Ramos: LIRR, NYC Mass Transit Shouldn’t Take Back Seat in Anti-Terror Funding

The tragic July 7 terrorist attacks in London were a painful reminder of how the world has changed since September 11, 2001. I, along with all other Americans, extend my deepest condolences to the victims of these horrific attacks and their families.

The citizens of London stood by our side when New York was attacked in 2001, and we fully support them as they begin healing from this horrific, senseless attack. Here at home, these bombings should serve as a wakeup call to the Bush administration. It is clear that metropolitan areas throughout the U.S., including New York City, remain at great risk.

The Long Island Rail Road is the busiest commuter railroad in North America, carrying an average of 274,000 customers each weekday on 730 daily trains - not to mention the millions who ride subways and busses in New York City. Every day, these commuters are at risk of becoming victims of another terror attack. Inexplicably, New York State is grossly under-funded when it comes to protecting these vital arteries.

Equally outrageous are Homeland Security chief Michael Chertoff’s comments that subway and bus safety should take a back seat to airline security in federal anti-terror funding.

Chertoff said airline security deserves more resources than mass transit because more lives would be lost in a plane crash. What he is failing to realize is that an attack on Penn or Grand Central Station could be a huge disaster. But the loss of even one life is too much, something one charged with America’s safety should never forget.

Further, it is astounding that in the past four years, the Bush administration’s state and local homeland security grants totaled a pitiful $5.41 per capita in New York. Meanwhile, in Wyoming, the administration is providing $37.74 per capita. This unfair funding system must be corrected immediately.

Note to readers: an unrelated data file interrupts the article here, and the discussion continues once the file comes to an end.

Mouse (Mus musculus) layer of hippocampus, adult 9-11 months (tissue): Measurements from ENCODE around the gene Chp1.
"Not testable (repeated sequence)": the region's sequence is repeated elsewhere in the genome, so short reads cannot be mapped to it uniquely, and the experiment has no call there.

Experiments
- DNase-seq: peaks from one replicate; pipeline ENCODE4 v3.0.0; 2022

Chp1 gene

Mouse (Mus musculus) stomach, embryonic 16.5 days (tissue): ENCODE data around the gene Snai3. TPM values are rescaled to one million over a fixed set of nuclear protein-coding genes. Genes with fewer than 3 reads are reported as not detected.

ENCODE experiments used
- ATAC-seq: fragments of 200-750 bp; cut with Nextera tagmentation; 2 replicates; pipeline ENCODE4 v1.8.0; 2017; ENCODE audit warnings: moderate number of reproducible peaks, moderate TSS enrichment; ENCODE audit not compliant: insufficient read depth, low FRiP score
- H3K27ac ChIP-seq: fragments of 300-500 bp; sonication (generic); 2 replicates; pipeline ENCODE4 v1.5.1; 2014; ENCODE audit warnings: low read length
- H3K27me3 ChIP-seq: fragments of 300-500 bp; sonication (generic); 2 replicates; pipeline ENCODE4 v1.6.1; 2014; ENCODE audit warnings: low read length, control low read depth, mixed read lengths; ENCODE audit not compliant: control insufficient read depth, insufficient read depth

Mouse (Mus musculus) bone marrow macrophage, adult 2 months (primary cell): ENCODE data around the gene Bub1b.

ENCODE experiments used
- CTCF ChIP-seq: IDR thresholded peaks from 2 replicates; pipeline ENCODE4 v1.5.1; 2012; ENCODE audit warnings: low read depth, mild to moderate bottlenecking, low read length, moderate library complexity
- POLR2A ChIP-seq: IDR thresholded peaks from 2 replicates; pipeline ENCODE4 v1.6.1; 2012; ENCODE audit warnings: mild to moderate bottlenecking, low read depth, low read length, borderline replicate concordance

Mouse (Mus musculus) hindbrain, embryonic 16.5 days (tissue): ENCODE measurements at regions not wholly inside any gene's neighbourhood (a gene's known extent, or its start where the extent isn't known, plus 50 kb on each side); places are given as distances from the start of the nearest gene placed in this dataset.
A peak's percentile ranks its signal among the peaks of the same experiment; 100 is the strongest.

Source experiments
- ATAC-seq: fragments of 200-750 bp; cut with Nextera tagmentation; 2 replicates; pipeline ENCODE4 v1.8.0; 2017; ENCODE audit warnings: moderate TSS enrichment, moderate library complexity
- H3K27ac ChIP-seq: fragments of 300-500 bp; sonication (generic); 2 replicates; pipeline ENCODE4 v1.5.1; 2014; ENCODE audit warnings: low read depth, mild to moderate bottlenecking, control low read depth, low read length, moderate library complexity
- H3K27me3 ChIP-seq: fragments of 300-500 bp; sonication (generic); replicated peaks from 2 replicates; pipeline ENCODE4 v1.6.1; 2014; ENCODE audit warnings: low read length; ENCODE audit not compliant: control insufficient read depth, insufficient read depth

Currently, the best defense available at train stations, bus depots and subways consists of bomb-sniffing dogs, video surveillance and manpower. While new technologies are being developed and tested, leading terrorism and security experts – as well as New York Senators Chuck Schumer and Hillary Clinton – all agree that terrorists have moved from airlines to mass transit as their "target of choice." Therefore, we must ensure that funds and training are available to provide the safeguards necessary for our millions of commuters across the state.

Law enforcement officials are doing a great job and we owe them a debt of gratitude – but we need to make sure they have all the tools necessary to continue keeping our families safe, no matter what form of transportation they may happen to be using. The threat to public transit is real. We’ve already seen it in Madrid and London – twice now. New York’s transit system is a target and we need our president and federal authorities to provide the resources necessary to safeguard our citizens.